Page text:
Mary Middleton said she and her husband Randy Spence fell in love with their Hollywood Heights home the second they walked through the front door in 1992. The Spanish Eclectic design, original details and vibrant interior drew them in, and they decided they would make it their mission to maintain its authenticity.
“We decided that we would try to restore it, rather than renovate it,” Middleton said.
The home on Clermont Avenue was designed by Clifford D. Hutsell, a noted architect whose other designs dot the landscape of the Lakewood area (his one-time personal home on Lakewood Boulevard is designated as a Dallas landmark).
Tax records say the house was built in 1946, but Middleton said further research revealed it was actually built in 1932.
The home is 2,187 square feet with three bedrooms and two bathrooms, all in their original configuration, Middleton said. The walls of the living room are covered with a mural that depicts White Rock Lake, which the owners later discovered to be the work of Fort Worth artist Bror Utter. Wooden beams sit on either side of the arched living room ceiling. Spence, a local artist, worked to restore to their tree-like design after previous owners had painted over them.
Elements like this certainly have a historic charm, with colors representative of an older era, but Middleton said they opted to adapt their personal preferences to fit the style of the home. A bathroom with salmon pink tile and contrasting trim has a vintage feel, and Spence painted a mural on the top half of the walls that mimics the style of other designs in the home.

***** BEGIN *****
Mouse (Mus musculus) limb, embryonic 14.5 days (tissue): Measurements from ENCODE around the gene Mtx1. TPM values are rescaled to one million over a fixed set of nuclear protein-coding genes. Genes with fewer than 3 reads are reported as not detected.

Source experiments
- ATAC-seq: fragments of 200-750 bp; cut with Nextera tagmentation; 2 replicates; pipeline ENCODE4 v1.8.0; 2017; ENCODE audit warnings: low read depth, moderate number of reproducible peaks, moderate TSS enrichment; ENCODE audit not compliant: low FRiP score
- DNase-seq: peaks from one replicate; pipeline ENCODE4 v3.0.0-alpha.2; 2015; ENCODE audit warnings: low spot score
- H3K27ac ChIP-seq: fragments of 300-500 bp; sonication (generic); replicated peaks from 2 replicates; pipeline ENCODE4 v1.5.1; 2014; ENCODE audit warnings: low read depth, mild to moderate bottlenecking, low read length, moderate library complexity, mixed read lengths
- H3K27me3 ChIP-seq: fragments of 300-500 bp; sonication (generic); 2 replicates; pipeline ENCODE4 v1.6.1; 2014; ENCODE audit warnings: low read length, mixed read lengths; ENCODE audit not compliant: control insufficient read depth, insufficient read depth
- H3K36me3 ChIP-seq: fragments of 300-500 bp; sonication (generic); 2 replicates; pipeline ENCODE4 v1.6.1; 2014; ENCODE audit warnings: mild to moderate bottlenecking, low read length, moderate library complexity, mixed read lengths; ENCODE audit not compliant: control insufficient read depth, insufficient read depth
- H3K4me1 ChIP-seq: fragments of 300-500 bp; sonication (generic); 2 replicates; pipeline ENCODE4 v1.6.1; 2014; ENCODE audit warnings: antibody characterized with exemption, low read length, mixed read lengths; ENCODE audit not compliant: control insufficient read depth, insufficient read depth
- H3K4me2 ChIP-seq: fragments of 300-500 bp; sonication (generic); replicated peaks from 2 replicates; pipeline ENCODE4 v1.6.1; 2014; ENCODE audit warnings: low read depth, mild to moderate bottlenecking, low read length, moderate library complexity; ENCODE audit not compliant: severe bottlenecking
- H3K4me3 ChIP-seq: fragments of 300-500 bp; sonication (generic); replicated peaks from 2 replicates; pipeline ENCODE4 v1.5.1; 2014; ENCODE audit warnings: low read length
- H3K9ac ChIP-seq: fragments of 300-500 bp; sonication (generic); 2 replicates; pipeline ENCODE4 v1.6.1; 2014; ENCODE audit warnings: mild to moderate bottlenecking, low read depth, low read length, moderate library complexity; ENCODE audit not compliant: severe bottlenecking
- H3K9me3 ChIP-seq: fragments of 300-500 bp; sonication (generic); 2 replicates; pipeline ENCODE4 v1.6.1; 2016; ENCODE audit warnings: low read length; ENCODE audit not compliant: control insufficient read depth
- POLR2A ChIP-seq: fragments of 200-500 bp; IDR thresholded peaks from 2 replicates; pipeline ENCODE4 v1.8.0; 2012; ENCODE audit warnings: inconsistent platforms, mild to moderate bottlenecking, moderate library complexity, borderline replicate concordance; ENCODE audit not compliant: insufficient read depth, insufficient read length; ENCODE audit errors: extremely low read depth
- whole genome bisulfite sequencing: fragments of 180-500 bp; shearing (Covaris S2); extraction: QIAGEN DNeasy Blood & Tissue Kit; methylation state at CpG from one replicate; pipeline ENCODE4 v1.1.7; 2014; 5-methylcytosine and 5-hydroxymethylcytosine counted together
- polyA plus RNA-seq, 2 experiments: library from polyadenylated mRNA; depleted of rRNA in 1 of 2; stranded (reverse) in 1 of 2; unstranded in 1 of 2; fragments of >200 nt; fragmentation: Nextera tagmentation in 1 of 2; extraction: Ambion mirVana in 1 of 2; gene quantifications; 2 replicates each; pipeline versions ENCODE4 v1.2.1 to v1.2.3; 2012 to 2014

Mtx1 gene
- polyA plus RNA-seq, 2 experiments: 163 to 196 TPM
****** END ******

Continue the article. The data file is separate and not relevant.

“Everything we did, we did it with an eye on the past and what it would have been,” she said.
Middleton said they renovated the kitchen a few times during their tenure as homeowners. Wanting to maintain the integrity of the design, most of the couple’s updates included essential (but perhaps less glamorous) renovations like plumbing and the addition of central air.
The couple researched the home extensively, both to understand the story behind it and to ensure that updates were made in keeping with the style. Middleton said they are only the fourth owners, and she was able to connect with a descendant of the home’s previous owner and learn details about the design’s history.
“For us, it was more than a house,” Middleton said. “It was something that had its own personality.”
The exterior design of the home pulls from the colors of the roof tiles, and the terracotta and cobalt blue paint colors are consistent with her research, Middleton said.
The home has one bedroom on the first floor and a primary suite upstairs. There’s a family room, a kitchen, a breakfast nook (with a mural on the walls), a dining area and another living room. The detached garage also has living quarters on the second floor.
“For as long as we lived in Dallas, we knew we would live in this house,” Middleton said.
And they did. The home was recently sold to a new owner after nearly three decades in their care. Middleton and Spence are moving to Arkansas to be closer to their daughter.
Has your home been in the family for generations, or does it have a historic legacy? We’d love to know. Send us a note at firstname.lastname@example.org and tell us your story.